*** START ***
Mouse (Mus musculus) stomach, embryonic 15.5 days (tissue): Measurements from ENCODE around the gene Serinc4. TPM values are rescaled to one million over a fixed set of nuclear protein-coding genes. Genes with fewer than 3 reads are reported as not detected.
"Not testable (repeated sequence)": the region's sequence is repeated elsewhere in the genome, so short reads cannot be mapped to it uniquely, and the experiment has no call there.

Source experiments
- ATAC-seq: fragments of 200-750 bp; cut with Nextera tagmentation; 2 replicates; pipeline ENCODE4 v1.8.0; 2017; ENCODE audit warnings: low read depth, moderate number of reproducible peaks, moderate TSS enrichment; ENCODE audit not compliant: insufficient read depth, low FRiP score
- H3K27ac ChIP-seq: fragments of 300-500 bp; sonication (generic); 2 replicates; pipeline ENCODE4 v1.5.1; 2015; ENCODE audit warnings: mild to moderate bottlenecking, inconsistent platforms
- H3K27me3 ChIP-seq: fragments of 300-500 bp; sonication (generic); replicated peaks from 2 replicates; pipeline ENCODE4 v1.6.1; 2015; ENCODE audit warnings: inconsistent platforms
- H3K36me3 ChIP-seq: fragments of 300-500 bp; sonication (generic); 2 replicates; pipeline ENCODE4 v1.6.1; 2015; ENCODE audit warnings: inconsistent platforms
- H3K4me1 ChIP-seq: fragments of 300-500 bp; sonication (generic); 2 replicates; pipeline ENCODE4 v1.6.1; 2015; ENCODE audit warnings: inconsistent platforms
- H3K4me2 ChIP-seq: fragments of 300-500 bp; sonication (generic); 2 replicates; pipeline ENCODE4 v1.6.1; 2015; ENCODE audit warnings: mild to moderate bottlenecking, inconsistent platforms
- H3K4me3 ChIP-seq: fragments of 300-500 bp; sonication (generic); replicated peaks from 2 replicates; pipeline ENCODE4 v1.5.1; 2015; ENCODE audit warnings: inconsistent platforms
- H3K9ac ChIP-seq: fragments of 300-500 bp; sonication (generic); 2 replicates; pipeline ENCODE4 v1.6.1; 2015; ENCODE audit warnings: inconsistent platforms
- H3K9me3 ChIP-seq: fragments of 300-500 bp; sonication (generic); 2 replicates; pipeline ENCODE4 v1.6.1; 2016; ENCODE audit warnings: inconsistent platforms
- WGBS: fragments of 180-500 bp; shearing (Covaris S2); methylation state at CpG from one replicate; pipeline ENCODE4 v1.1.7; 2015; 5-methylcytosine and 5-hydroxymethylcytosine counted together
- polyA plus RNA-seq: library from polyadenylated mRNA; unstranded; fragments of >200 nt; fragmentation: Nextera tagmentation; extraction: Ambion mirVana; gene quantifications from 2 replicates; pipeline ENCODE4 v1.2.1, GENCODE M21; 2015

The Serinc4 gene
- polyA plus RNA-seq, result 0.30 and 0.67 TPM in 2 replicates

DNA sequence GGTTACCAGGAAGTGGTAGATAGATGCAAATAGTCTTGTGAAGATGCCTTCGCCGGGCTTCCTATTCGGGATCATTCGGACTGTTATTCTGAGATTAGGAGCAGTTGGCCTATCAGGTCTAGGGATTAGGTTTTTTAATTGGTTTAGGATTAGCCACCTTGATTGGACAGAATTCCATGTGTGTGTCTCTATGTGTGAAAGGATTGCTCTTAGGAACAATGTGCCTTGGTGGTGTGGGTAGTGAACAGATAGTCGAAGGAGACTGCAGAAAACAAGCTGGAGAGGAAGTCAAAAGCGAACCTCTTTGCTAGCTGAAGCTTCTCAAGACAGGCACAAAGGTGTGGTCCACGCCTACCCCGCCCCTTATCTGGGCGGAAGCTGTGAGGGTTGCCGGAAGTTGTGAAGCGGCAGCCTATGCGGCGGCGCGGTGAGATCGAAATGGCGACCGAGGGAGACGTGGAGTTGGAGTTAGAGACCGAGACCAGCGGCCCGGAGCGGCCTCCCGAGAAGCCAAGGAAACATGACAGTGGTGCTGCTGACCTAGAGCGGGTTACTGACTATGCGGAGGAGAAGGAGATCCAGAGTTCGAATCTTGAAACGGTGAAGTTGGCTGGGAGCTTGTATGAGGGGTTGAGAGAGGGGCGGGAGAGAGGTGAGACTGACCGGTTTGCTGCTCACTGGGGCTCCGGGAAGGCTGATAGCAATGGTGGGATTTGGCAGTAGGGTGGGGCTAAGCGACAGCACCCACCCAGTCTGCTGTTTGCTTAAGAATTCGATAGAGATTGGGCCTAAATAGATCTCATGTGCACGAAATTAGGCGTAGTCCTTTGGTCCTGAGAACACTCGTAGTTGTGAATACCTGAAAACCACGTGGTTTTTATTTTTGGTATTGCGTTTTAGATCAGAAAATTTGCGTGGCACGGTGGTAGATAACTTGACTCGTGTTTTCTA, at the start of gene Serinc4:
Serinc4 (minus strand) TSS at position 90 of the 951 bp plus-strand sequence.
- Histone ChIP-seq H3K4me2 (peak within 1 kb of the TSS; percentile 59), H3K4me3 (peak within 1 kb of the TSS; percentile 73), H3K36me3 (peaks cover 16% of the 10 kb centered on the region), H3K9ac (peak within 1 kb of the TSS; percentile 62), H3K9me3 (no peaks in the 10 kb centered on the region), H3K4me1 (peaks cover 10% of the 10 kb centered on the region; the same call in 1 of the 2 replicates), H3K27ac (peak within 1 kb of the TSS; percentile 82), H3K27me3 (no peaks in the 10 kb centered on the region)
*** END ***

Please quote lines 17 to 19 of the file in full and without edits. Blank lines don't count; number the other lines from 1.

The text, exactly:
DNA sequence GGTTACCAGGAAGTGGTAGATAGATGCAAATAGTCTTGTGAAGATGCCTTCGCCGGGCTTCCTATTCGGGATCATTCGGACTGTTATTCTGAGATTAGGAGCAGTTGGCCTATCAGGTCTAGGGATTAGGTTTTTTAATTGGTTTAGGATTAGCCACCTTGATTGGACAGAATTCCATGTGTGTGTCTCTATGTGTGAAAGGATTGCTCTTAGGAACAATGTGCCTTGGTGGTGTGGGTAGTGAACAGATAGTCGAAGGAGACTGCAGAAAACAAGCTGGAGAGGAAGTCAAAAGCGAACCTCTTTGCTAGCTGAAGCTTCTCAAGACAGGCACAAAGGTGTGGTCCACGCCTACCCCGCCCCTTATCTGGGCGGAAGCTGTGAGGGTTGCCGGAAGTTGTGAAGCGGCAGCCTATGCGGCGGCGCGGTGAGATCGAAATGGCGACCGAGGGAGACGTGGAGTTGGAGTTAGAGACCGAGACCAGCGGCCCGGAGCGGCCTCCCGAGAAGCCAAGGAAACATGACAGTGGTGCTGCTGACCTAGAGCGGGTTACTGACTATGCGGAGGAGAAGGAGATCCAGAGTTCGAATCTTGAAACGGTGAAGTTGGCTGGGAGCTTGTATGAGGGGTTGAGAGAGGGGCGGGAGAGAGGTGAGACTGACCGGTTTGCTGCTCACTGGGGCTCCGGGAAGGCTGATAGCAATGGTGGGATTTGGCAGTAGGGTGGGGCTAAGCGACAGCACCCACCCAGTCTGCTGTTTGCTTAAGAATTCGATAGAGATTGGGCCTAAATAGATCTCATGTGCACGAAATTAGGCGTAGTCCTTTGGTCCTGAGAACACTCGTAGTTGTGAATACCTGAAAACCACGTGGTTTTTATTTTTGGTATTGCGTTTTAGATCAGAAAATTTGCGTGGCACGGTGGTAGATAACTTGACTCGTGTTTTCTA, at the start of gene Serinc4:
Serinc4 (minus strand) TSS at position 90 of the 951 bp plus-strand sequence.
- Histone ChIP-seq H3K4me2 (peak within 1 kb of the TSS; percentile 59), H3K4me3 (peak within 1 kb of the TSS; percentile 73), H3K36me3 (peaks cover 16% of the 10 kb centered on the region), H3K9ac (peak within 1 kb of the TSS; percentile 62), H3K9me3 (no peaks in the 10 kb centered on the region), H3K4me1 (peaks cover 10% of the 10 kb centered on the region; the same call in 1 of the 2 replicates), H3K27ac (peak within 1 kb of the TSS; percentile 82), H3K27me3 (no peaks in the 10 kb centered on the region)